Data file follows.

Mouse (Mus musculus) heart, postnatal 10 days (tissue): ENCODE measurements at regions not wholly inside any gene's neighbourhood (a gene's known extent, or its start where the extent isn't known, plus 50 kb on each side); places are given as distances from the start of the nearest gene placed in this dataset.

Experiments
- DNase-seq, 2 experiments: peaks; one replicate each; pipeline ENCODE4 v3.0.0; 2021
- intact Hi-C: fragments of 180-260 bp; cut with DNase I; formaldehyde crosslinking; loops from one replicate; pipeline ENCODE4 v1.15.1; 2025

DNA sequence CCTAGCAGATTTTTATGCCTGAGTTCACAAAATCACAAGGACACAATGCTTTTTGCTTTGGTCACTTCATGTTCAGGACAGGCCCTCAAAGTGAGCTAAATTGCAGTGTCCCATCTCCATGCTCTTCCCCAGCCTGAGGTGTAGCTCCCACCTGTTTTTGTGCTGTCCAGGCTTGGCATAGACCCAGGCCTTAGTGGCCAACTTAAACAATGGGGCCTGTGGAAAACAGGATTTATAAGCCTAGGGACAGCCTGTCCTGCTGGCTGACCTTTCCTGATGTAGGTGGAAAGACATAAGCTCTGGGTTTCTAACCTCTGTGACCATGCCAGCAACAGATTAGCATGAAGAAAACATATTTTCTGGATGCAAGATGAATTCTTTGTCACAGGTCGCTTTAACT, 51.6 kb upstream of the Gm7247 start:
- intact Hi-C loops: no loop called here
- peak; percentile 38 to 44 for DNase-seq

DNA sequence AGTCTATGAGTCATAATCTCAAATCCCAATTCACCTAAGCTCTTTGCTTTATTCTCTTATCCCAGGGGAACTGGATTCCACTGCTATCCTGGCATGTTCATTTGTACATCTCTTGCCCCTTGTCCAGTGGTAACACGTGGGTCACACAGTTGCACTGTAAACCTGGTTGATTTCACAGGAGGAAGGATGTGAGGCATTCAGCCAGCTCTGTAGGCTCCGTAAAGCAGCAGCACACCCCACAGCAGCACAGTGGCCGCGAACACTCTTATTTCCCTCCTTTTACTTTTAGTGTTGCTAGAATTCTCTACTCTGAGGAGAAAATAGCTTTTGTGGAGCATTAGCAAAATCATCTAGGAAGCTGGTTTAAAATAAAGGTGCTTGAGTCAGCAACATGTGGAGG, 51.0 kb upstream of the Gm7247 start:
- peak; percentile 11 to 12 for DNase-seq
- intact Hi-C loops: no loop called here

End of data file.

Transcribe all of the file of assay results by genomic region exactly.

Mouse (Mus musculus) heart, postnatal 10 days (tissue): ENCODE measurements at regions not wholly inside any gene's neighbourhood (a gene's known extent, or its start where the extent isn't known, plus 50 kb on each side); places are given as distances from the start of the nearest gene placed in this dataset.

Experiments
- DNase-seq, 2 experiments: peaks; one replicate each; pipeline ENCODE4 v3.0.0; 2021
- intact Hi-C: fragments of 180-260 bp; cut with DNase I; formaldehyde crosslinking; loops from one replicate; pipeline ENCODE4 v1.15.1; 2025

DNA sequence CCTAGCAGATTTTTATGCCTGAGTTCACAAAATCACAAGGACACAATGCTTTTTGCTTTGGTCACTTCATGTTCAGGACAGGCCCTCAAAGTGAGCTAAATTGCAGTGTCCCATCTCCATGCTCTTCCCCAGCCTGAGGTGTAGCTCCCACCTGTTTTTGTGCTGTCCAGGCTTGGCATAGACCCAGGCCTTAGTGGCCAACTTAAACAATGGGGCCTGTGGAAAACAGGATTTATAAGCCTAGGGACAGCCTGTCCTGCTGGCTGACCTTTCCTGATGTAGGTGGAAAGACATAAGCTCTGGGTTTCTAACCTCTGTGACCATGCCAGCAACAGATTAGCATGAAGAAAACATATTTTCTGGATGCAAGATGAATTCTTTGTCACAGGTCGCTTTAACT, 51.6 kb upstream of the Gm7247 start:
- intact Hi-C loops: no loop called here
- peak; percentile 38 to 44 for DNase-seq

DNA sequence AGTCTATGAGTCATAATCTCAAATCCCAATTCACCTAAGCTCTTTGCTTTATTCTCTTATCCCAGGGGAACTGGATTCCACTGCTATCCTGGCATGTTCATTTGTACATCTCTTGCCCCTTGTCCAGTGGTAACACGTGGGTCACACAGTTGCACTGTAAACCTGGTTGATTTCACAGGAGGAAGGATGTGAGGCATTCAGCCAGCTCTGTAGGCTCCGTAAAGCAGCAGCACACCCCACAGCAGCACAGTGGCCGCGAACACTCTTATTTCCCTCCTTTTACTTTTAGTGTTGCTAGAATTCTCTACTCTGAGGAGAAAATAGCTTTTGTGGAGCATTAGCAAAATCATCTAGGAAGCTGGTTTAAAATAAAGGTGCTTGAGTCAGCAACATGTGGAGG, 51.0 kb upstream of the Gm7247 start:
- peak; percentile 11 to 12 for DNase-seq
- intact Hi-C loops: no loop called here